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Gentrification can be defined as the process of demolition of the traditional, economically dysfunctional and disadvantaged working areas and their consequent restructuring according to the mode of the middle class and the urban elites’ habitat. Gentrification is usually accompanied by the evictions of native residents and a sharp rise in rent and housing prices (Wu 2). This important process occurs in almost all major global cities and continues to gather momentum in the countries of Eastern Asia, including China.
The modern research studies in the field of urbanization and urban environment usually focus attention on the social implications of the phenomena – social mix or violation of original residents’ rights provoked by the removal of urban villages initiated by the state-led process of gentrification.
It is possible to say that gentrification is associated with both positive and negative impacts on the city population. On one hand, commonly perceived in the Western tradition and the human capital theory as a process stimulated by artists’ assembling in particular urban districts and the consequent attraction of public interest, it entails economic growth, refinement of living and public spaces, and the boost of the overall quality of life (Florida 7).
According to the recent research findings, the development of creative “bohemian” local culture entailed by the establishment of performing arts institutions and museums’ opening in such urban areas as Boulder and Fort Collins, Colorado, or Sarasota, Florida, predicted the positive changes including the attraction of property development, as well as employment and population growth (Florida 13).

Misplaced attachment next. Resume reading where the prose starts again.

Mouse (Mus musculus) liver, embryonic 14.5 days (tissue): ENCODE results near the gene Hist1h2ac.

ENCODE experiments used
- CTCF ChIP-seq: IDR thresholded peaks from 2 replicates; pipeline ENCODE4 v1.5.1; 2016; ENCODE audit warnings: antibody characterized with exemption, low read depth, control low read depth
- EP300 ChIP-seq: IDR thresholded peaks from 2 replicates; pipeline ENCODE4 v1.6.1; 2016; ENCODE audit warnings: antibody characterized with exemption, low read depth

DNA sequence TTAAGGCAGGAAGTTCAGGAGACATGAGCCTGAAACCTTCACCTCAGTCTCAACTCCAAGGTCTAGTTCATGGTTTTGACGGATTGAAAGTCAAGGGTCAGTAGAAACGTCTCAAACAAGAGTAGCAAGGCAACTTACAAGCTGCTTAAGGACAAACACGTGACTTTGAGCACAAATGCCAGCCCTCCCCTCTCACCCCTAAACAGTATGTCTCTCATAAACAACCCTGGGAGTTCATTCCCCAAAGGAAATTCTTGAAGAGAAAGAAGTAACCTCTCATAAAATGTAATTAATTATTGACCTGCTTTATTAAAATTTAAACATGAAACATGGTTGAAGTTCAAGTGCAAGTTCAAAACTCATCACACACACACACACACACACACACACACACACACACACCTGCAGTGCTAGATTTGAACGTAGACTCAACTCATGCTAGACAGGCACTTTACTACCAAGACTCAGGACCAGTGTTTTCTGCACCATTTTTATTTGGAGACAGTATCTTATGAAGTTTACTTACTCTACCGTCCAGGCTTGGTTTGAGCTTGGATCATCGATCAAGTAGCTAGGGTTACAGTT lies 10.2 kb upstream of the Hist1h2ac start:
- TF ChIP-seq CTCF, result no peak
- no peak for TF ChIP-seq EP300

At the same time, gentrification evokes the issues of social suppression and class division, provision of insufficient political and social support of the disadvantaged population in favor of business services development and estate options supply for the middle and the upper-class citizens. For example, the redevelopment of the Chinese informal urban settlements, such as Gaojiabang and Qiaojiatang in Shanghai, prone to dilapidation due to their disadvantaged economic status and lack of collective resources, resulted in the mass relocation of the original district residents who were displaced by individuals from higher-income social groups (Wu 22).
Such elimination of lower-income citizens from the particular urban areas is induced by the growing tendency of political obedience to urbanization, and this tendency, in its turn, outline and emphasize the shift in the governmental role which contributes to the development of social inequality supported by the clearance of the urban areas from material or human waste and economic deregulation, as well as reduction of investments to social support (Wu 3).
To comprehend the effects of changes in individual social status and urban space position, it is important to review the process of gentrification in a broader context, evaluate multiple opinions on the subject in order to form an impartial view of the phenomena (Colombo, Cullen and Lisle 438). The in-depth analysis of diverse sources is meant to develop a profound understanding of gentrification, to reveal the mechanisms of post-industrial working-class restructuring, and evaluate the role of the state as the major source of social-spatial disparity.